4.3. Quantitative Analysis of Adaptive Samplers
It is difficult to quantitatively compare the performance of the adaptive sampling techniques to an equivalent
systematic approach when the measurements differ in both the number of samples and the squarederror relative to
the reference. In general, traces with more samples show a lower error. Therefore, two forms of experiments were
conducted to compare the adaptive and systematic sampling methods, first with a fixed number of samples and then
with a fixed error. In both cases, a single run of the adaptive sampling techniques was used. As demonstrated in the
previous section, each technique yielded a different number of samples with a different relative error when
compared to the reference. In the fixed samplecount comparison, a systematic sampling interval was selected for
each adaptive sampling result such that it would contain the same number of samples. The relative error from each
adaptive sampler was then calculated and compared to its equivalent systematic sampler. For the constanterror
comparison, a chart of sample count versus relative error was made for a range of systematic sample intervals.
Using this chart, the minimum number of systematically distributed samples necessary to achieve a certain relative
error was determined.
5500
5000  U Adaptive Sampler U Systematic Sampler]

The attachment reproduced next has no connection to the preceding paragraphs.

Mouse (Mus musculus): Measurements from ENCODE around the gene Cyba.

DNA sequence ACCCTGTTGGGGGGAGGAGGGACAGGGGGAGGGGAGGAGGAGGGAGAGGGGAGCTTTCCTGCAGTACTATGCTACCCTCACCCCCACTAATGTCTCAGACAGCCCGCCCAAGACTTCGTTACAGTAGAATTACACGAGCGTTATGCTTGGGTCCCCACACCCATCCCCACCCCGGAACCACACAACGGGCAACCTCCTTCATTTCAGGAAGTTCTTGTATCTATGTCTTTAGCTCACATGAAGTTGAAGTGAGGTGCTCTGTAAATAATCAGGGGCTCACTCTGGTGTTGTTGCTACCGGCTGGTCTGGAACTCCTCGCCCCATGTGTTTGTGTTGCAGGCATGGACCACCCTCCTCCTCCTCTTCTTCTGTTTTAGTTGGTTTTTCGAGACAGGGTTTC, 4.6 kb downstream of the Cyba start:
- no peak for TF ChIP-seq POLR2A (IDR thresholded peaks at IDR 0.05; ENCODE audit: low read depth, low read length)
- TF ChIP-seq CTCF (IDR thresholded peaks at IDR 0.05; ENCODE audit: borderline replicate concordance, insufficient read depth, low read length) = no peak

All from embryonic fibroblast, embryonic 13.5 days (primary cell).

S4500
4000         
3000   
2500
S2000
1500
1000
500
Secondorder Thirdorder Fourthorder FLC
LP LP LP
Adaptive techniques
700
S Adaptive Sampler U Systematic Sampler
500
400           
LE 300
100   
0
Secondorder Thirdorder Fourthorder FLC
LP LP LP
Adaptive techniques
(a) Sample count with constant error (b) Error with constant sample count
Fig. 10. Sample count and error variation with Internet traffic.
Fig. 10 shows the results of the experiments conducted with Internet traffic. In Fig. 10(a), the amount of
sampling error is held constant and then the sample count is measured for each of the adaptive samplers and
compared to a systematic sampler with the same number of samples. In Fig. 10(b), the sample count is held constant
and the error is measured for each case. As the results indicate, each of the four adaptive samplers outperforms its
corresponding systematic sampler. The greatest improvement is seen with the FLC sampler. The FLC sampler